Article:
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TMCNet:  Aging boom: Preparing to serve population growing older

[January 21, 2013]

Aging boom: Preparing to serve population growing older

Jan 21, 2013 (The Star - McClatchy-Tribune Information Services via COMTEX) -- Coming soon What will it take to attract more young workers to the county In less than 15 years, it will be easier to find a person in Cleveland County who is 60 and older than one who is 17 and younger.


According to the N.C. 2011-15 Aging Services Plan, in 2025, the 60 and older group will increase to 27,185 people, outnumbering 0-17 year olds by 13 percent.

Monty Thornburg, director of the Patrick Center in Kings Mountain, said these statistics from the N.C. Department of Aging point to the challenges ahead.

"In my opinion the focus is clearly going to change from a young society to a older, more mature society," he said.

Senior Centers changing for Baby Boomers Paulette Putnam, executive director of the Council on Aging/Neal Senior Center in Shelby, expects the changes to come even faster within the next five years.

Baby boomers, she said, will be putting off retirement and working longer. They will want to take better care of themselves.

"You will see a big shift in senior center hours," she said. "Baby boomers are going to want to come after work, work out and get a light supper. Across the nation there are already senior centers opening later (in the morning) and open later at night." Cleveland County has 'strong network of providers' Long-range planning is key to handling the growing number of senior citizens, said Laura Lynch, director of the Area Agency on Aging, which serves Cleveland, Rutherford, Polk and McDowell counties.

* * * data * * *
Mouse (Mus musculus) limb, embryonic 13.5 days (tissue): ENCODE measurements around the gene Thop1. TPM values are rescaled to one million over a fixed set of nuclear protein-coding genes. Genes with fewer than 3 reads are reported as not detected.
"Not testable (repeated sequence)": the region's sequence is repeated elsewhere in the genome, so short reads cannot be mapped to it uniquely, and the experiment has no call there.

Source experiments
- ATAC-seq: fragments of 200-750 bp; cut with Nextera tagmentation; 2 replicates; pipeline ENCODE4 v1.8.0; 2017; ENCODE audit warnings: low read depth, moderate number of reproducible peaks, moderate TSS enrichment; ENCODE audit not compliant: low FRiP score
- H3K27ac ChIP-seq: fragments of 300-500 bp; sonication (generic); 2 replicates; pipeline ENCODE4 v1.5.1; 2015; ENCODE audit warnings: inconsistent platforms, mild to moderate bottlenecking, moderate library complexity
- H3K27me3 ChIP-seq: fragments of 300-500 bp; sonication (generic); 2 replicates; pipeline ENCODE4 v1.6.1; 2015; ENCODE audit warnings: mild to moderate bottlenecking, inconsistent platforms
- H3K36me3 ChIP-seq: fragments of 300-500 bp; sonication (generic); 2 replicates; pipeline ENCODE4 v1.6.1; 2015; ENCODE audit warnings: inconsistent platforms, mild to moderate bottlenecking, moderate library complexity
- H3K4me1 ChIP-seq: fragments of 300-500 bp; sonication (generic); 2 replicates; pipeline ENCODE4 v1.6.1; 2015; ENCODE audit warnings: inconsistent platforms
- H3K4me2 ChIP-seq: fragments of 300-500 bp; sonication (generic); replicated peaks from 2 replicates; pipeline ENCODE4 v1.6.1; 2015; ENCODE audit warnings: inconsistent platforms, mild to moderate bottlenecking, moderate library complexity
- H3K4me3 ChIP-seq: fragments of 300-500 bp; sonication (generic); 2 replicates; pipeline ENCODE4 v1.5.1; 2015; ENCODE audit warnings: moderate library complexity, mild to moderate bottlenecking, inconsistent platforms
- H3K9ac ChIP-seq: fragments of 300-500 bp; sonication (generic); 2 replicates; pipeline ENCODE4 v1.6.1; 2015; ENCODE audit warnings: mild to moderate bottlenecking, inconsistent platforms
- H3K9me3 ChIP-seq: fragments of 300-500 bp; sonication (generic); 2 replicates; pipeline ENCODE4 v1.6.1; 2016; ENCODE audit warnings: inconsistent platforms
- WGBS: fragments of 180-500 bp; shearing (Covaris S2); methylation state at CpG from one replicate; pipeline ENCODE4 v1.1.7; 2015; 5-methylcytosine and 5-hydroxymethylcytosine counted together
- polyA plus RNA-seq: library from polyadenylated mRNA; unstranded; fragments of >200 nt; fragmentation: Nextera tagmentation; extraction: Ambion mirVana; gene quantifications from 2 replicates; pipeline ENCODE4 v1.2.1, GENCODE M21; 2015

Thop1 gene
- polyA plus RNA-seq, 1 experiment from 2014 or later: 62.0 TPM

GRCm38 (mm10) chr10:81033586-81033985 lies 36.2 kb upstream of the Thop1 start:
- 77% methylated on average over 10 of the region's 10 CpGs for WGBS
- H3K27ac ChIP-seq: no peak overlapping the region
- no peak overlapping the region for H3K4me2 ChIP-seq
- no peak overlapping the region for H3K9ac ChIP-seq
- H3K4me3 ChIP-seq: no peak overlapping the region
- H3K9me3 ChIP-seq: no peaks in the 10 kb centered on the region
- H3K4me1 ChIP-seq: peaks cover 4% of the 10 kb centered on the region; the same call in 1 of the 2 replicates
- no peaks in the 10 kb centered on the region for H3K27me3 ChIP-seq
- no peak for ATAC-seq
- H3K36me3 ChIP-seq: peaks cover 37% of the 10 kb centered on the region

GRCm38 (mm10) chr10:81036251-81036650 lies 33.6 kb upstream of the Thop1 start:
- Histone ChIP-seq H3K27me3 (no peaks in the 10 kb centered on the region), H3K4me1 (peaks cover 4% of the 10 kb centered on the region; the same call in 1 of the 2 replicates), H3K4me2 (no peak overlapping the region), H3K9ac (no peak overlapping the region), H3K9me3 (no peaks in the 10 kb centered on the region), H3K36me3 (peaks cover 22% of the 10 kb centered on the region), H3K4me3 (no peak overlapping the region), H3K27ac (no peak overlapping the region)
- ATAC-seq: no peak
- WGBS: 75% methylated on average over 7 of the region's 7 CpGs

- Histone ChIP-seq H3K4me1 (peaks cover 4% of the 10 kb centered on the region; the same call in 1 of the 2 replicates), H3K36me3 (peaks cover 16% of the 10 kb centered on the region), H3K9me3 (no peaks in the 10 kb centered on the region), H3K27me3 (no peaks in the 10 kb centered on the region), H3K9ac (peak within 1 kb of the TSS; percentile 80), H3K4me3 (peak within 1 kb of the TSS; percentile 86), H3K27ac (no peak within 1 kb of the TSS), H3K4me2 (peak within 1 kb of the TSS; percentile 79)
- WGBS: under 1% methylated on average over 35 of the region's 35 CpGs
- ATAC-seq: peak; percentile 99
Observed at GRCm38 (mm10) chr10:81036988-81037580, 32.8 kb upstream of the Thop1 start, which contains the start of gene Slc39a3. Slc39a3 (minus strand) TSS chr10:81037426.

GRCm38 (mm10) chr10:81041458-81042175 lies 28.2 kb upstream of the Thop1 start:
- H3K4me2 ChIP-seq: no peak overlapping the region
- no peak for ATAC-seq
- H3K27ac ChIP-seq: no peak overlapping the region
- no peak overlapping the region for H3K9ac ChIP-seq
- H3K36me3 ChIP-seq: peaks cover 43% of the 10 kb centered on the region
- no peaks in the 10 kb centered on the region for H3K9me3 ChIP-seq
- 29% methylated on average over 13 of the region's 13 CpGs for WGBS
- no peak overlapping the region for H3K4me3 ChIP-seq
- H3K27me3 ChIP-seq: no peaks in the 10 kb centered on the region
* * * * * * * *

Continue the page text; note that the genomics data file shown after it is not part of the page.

Area Agencies on Aging are federally mandated organizations that assist older adults and their families. Lynch has served the region for 13 years and said Cleveland County is "on the ball" as far as planning.

"There is a strong network of providers (in Cleveland County)," she said. "They are always thinking of the future and they work well together." The providers meet regularly as members of ACCES, Accessing Cleveland County Elder Services, she said. This group, which includes representatives from the senior centers, uncovered a need for care management services and created Care Solutions in 1999 to help older and disabled adults and their families cope with the challenges of aging.

"They saw the need and went after the grant money," Lynch said. "The service providers are good at coming together and looking for grants to find funding on their own." Funds are 'never enough' While Cleveland County providers are strong in planning, one area of weakness is funding, Lynch said. The funding comes through the federal Older Americans Act, Home and Community Care Block Grant funds and other funds.

"There is never enough funding to provide for the services folks need," she said. "In 13 years, the block grant does not vary. If we remain constant, we are happy." Lynch also said currently there is no shortage of long-term care facilities in Cleveland County. The state assesses the need and decides how many beds will be available, she said.

The senior center's purpose As the population ages, senior centers will play a vital role in helping older adults age with dignity, Thornburg said.